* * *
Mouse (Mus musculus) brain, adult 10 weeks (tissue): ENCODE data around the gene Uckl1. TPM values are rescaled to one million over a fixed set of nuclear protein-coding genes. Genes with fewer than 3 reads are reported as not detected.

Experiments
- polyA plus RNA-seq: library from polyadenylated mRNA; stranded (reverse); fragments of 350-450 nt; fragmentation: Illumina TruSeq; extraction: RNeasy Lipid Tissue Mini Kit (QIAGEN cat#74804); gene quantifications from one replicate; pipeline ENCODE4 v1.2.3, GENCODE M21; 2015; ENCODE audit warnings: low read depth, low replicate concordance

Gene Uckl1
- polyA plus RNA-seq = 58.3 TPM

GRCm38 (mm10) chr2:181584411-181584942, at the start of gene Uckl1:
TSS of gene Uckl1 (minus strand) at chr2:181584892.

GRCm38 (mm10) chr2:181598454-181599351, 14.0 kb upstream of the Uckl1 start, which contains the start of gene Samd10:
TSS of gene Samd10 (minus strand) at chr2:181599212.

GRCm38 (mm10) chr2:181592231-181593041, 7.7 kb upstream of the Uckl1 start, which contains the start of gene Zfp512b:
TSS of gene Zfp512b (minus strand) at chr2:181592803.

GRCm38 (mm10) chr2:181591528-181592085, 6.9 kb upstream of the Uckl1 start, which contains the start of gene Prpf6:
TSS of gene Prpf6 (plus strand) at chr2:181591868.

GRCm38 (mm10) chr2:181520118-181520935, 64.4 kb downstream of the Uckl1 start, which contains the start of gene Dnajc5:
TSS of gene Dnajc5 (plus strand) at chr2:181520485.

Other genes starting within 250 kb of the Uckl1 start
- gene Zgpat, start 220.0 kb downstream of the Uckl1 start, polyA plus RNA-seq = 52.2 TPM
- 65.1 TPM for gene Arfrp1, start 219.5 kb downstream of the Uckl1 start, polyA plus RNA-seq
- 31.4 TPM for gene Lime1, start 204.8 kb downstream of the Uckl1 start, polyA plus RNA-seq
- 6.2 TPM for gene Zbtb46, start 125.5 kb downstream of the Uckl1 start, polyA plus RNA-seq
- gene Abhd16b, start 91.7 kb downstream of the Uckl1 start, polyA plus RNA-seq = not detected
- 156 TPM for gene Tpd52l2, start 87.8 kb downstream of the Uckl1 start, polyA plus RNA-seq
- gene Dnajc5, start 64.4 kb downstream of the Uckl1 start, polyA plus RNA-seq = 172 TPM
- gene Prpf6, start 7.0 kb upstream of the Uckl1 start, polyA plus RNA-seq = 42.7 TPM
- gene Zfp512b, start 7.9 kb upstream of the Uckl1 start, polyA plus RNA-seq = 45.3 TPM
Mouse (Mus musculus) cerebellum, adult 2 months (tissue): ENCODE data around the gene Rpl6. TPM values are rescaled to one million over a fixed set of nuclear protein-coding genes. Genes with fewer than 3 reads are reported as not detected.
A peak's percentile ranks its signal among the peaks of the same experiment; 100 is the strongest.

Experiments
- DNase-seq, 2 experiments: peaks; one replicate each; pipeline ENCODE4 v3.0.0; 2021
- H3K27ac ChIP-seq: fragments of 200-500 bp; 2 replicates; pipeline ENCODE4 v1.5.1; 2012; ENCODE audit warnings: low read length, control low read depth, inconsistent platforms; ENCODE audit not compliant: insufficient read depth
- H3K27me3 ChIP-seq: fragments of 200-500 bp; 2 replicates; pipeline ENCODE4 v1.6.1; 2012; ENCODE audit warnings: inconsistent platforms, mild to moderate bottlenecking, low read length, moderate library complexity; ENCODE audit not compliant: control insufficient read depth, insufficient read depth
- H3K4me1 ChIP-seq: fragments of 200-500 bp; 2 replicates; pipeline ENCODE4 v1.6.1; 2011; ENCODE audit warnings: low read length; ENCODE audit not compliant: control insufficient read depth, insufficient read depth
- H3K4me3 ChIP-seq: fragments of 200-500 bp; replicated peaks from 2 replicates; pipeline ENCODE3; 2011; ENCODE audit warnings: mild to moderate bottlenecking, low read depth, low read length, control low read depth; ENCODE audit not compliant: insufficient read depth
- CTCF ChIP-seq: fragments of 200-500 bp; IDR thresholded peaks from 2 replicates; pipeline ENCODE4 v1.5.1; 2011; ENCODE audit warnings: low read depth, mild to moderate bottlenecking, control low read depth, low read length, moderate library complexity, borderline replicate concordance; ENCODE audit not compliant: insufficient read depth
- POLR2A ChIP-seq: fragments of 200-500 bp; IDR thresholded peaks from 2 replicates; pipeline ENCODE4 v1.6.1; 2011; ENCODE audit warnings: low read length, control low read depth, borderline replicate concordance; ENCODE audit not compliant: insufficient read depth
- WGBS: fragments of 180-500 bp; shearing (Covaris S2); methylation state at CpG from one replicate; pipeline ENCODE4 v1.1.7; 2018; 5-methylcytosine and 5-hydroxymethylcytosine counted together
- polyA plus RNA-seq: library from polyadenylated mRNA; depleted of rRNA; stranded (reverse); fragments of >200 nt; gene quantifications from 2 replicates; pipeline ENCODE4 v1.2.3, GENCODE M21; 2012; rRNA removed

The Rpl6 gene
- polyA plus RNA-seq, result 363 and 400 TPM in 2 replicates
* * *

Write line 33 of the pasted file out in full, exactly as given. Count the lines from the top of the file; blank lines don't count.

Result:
- H3K4me3 ChIP-seq: fragments of 200-500 bp; replicated peaks from 2 replicates; pipeline ENCODE3; 2011; ENCODE audit warnings: mild to moderate bottlenecking, low read depth, low read length, control low read depth; ENCODE audit not compliant: insufficient read depth